Grey parrots use holes in trees for their nests. Generally these are existing holes, high up in the trunk of a tree. Often, an existing hole is enlarged and the birds are easily capable of excavating these using their powerful beaks. They also use their feet to help enlarge the hole. The birds do not carry any material to the nesting hole; the eggs, two to four, are laid on the wood chippings of the floor of the hole. The female takes on most of the responsibility for incubation and caring for the chicks, but males do help as well. The male will return regularly to feed his mate on regurgitated food, which he stores in his crop. This is vital for the female when she is incubating the eggs and brooding the very young chicks.

Chicks call before hatching

After about 25 days' incubation, the chicks start to call from within the egg as they begin to establish their contact calls with their parents. The eggs will then hatch two or three days later. The chicks emerge blind and partially covered in grey down feathers. At this age they are completely dependent on their parents for all their needs. The parents feed the chicks on partially digested regurgitated food and the babies develop quite rapidly. Usually they are ready to take their first flight and leave the nest (to fledge) by about 13 weeks of age. At this age the young birds are extremely naive. They are very vulnerable to attacks from predators and still quite incapable of feeding themselves. While the urge to fly is very strong in the birds at this age, their first few flights are clumsy as the skills of flying can only be developed by trial and error. The young birds will stay with their parents for many months as they learn which things to eat, what to avoid and how to take the appropriate action at the sight of predators or threats. The process of becoming independent of their parents is a protracted affair and these youngsters remain highly reliant on their parents and other flock members for their own safety for up to a year. Many recently fledged birds fail to survive but those who learn fast, remain alert at all times and develop their flying skills rapidly stand a good chance of surviving. At three or four years of age they are sexually mature and will begin attempts to breed, but this depends on finding a suitable nesting hole.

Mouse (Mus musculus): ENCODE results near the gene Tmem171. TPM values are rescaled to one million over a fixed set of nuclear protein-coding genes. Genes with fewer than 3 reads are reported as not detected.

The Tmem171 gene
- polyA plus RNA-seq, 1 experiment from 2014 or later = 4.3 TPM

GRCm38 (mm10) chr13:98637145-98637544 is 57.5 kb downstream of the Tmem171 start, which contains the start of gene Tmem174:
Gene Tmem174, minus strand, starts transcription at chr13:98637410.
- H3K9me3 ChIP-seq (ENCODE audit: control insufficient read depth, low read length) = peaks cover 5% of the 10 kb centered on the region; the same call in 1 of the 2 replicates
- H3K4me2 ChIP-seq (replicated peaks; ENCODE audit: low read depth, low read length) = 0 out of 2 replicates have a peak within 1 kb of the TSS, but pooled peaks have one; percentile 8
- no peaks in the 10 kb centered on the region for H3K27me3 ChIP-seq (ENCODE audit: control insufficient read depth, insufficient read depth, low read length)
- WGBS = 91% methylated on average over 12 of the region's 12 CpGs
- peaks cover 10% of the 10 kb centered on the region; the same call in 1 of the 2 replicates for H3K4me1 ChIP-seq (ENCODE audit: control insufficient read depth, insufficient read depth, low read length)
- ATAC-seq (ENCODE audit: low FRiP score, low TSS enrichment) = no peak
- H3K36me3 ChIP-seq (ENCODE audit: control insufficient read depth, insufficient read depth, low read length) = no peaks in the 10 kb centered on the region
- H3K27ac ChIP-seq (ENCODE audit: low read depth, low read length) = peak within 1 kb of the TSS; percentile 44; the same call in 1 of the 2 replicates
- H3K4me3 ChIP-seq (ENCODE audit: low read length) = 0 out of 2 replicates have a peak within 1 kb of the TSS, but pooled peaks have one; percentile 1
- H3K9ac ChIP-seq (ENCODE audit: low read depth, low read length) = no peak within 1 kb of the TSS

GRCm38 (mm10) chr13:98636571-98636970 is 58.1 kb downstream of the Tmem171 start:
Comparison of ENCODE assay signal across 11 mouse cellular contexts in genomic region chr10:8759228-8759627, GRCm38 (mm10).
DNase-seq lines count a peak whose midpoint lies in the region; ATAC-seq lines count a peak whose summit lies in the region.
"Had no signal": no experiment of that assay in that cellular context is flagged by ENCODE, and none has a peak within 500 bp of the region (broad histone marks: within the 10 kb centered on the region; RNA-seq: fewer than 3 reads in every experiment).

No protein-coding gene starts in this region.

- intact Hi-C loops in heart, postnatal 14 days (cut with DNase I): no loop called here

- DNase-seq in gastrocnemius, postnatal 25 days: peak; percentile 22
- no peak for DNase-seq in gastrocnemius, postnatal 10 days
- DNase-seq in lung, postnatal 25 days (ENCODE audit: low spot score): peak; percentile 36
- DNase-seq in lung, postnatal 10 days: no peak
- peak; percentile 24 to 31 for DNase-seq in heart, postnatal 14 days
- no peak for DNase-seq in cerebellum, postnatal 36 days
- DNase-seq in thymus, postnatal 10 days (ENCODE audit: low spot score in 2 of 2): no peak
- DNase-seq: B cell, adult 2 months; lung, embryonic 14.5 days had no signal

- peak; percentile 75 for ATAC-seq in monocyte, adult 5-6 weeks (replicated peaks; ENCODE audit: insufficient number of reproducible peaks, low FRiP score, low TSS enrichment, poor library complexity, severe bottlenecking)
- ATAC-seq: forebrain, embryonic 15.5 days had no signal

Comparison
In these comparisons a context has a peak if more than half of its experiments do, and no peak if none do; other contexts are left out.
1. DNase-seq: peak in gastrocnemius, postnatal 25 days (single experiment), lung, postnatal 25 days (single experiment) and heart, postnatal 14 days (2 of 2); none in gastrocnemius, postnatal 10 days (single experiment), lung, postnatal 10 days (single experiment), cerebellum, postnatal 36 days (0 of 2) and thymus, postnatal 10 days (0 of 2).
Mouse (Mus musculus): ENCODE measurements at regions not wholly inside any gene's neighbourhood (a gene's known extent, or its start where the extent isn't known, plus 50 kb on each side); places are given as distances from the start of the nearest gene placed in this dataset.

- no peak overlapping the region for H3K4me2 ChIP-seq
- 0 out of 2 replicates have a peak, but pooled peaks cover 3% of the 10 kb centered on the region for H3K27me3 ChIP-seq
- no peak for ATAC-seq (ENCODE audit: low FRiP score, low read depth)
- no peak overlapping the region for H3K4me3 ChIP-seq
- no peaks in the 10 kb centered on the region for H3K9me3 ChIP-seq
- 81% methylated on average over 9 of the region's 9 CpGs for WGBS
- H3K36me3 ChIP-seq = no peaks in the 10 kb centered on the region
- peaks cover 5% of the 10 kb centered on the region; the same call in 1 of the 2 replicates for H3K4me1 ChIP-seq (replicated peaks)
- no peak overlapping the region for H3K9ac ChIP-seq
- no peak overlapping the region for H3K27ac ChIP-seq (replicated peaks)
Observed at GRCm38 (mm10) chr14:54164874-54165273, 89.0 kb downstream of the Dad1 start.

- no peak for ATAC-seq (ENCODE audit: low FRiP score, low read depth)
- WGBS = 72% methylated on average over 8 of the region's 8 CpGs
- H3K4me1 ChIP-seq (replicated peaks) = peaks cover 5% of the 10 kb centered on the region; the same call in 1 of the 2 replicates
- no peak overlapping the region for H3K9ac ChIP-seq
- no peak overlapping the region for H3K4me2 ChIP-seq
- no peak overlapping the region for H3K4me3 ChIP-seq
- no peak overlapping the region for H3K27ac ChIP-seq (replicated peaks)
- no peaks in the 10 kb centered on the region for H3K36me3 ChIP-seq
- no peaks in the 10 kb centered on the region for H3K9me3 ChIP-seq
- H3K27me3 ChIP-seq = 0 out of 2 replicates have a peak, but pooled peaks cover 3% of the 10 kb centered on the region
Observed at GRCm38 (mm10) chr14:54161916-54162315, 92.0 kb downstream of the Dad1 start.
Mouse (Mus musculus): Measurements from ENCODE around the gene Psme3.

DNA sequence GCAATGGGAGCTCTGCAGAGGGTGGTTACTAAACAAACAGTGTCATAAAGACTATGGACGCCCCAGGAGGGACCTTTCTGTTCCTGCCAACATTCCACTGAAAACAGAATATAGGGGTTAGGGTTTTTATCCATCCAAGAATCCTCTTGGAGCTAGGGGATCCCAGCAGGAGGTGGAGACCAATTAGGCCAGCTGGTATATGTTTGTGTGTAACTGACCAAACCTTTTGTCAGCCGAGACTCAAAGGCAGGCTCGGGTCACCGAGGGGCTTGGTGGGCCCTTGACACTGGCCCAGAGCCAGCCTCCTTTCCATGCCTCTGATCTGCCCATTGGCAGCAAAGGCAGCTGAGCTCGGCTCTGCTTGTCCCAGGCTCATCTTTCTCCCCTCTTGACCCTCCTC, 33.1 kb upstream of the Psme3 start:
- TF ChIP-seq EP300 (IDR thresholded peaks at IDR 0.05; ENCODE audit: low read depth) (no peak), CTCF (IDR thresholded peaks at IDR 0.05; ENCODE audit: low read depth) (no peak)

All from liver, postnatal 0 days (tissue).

Note the dark, almost black,
eye of this very young African grey,
when the bird is five months old,
the eyes turn pale grey, later
still becoming straw-yellow.


The chicks above are about two weeks old.


At six weeks, their first true feathers
are growing through.


After eight weeks,
the lose most of their down feathers.
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